The fungicides used on fruits are of two general types, depending on the active principle in each: the copper fungicides and the sulfur fungicides. Although there are a number of kinds of each, bordeaux mixture, ammoniacal copper carbonate and water solutions of copper-sulfate are the copper forms usually used against fruit diseases; while lime sulfur, self-boiled lime sulfur, soda sulfur compounds and finely divided sulfur - dust are the usual forms of sulfur fungicides employed.

So far as fruits are concerned, it may be said that, in general, copper fungicides are always to be used on American grapes and are safe on sour cherries, gooseberries, currants, pears, quinces, strawberries and, in dry seasons, on apples. Sulfur fungicides alone may be used on peaches, plums and sweet cherries, and are also safe and effective on European grapes, apples, quinces, pears, cherries, currants and gooseberries.

In the dormant condition, where disinfection is necessary, either copper or sulfur fungicides are safe and effective.

As regards the physical form, fungicides are of two general types, liquid and dry, or dust. Liquid fungicides have been used almost entirely since the introduction of bordeaux mixture about 1883. Several attempts to introduce copper fungicides in dust form have failed. Recently, with the development of sulfur fungicides, very successful and promising results have been obtained in the application of dry, finely divided sulfur.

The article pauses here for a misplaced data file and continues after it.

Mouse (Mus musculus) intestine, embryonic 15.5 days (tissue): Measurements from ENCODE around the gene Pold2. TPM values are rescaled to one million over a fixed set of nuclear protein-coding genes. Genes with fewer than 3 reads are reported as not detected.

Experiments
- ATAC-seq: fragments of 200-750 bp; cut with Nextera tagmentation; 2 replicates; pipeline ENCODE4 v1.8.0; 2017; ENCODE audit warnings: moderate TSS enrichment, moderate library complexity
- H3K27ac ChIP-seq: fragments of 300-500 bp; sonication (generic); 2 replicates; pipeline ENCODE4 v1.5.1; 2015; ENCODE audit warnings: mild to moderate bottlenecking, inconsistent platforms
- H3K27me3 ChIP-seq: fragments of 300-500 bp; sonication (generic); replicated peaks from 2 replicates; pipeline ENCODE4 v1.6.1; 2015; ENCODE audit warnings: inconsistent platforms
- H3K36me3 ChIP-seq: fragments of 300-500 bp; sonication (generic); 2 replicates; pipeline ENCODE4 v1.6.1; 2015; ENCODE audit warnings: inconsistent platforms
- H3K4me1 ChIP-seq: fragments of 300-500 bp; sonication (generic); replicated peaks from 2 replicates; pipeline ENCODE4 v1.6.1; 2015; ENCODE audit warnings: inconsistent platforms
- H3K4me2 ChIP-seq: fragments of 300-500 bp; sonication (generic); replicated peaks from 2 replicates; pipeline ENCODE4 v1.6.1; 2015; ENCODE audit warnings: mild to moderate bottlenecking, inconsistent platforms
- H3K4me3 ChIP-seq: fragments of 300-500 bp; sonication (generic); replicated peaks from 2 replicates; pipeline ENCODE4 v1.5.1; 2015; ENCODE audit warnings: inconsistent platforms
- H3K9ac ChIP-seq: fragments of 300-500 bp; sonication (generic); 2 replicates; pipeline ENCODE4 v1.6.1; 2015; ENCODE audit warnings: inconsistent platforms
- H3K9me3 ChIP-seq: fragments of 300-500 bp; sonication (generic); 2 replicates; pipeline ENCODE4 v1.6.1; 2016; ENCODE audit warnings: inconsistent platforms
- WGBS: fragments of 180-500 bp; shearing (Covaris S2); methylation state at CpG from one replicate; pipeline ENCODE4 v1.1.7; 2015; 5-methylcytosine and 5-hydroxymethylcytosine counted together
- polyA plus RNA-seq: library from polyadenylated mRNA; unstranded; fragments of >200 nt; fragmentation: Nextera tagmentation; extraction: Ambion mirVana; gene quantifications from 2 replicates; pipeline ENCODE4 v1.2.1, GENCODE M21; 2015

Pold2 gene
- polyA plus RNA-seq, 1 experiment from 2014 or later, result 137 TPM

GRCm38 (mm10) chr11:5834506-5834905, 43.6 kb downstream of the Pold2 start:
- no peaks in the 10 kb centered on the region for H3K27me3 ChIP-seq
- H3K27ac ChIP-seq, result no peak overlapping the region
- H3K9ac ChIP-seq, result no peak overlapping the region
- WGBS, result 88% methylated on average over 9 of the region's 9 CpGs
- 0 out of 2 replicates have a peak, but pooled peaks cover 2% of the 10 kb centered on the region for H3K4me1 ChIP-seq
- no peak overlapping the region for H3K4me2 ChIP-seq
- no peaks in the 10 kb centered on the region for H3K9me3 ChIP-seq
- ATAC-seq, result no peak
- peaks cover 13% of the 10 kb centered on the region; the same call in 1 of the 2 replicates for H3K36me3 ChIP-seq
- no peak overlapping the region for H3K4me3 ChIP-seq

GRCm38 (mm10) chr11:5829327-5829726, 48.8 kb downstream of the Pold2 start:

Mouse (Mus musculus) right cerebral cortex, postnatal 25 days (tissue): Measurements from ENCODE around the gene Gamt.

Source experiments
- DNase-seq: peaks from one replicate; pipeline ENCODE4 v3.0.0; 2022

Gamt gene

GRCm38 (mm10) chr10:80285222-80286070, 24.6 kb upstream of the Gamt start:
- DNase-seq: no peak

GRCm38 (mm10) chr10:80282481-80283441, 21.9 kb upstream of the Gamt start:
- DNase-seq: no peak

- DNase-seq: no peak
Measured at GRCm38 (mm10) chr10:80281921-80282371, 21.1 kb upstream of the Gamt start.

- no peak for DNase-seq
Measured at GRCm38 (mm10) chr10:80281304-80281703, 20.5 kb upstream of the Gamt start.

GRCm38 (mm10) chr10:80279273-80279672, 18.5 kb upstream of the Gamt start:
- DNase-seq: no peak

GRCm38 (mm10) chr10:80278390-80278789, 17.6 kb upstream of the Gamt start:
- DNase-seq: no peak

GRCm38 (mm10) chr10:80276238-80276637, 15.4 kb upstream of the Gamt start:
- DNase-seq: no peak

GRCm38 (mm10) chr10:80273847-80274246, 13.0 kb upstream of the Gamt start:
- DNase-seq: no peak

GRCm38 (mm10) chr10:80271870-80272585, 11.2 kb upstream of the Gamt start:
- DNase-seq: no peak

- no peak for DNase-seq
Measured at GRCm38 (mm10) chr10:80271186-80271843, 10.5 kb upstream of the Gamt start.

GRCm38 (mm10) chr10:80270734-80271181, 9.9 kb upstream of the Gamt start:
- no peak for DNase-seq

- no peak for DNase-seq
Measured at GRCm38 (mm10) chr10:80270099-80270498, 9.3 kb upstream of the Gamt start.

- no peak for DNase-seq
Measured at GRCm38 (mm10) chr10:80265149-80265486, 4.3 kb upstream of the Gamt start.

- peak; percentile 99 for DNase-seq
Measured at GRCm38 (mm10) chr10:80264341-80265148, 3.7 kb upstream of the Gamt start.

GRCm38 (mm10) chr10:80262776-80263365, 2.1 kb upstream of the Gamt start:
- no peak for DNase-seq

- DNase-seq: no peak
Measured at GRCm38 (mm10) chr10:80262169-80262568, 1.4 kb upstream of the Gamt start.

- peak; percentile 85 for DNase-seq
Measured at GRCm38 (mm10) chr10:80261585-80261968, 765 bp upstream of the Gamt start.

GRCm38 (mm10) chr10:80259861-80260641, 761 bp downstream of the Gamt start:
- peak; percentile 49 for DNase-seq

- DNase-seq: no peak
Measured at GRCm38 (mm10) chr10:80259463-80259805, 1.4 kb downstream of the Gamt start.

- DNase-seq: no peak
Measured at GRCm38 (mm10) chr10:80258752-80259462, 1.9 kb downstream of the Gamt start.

Insecticides may usually be safely mixed with fungicides. Arsenate of lead is the insecticide now commonly employed. It may be used with bordeaux, lime sulfur, and in powdered form with finely divided sulfur for dusting purposes. It may not be safely combined with soda sulfur compounds.

Fungicides of all types are now generally manufactured, although they may all be home-prepared. The standard commercial brands are all about equally efficient and safe. They are in general more expensive than home - made preparations, but at the same time they are usually more convenient, especially where relatively small quantities are needed.

Bordeaux mixture was from 1885 to about 1910 the chief fungicide for fruit diseases.. With the introduction of lime sulfur as a summer spray, bordeaux has taken second place. It is by no means, however, entirely replaced by lime sulfur, and remains for American variety of grapes at least the only safe and effective fungicide, while for all other fruits except peaches, plums and apples (Fig. 126) it is just as safe and effective as any sulfur spray. The active principle in bordeaux is of course the copper. This is combined with the calcium in the form of gelatinous colloid membranes suspended in the water. The smaller the membranes, the better the mixture stands up, and the more effectively it covers sprayed surfaces. As the water evaporates from a sprayed surface, these minute 2f membranes dry down and attach themselves like glue to the surface. When wetted by dew or rain, they swell but do not dissolve slowly. The action of the moisture and the air is to free a portion of the copper in the membrane which acts on the germinating spore to inhibit its growth or to kill it. Injury by bordeaux (Fig. 124) results when weather conditions favor excessive solution of the copper from the membranes.

Fig. 124.   Bordeaux injury on apples.

Fig. 124. - Bordeaux injury on apples.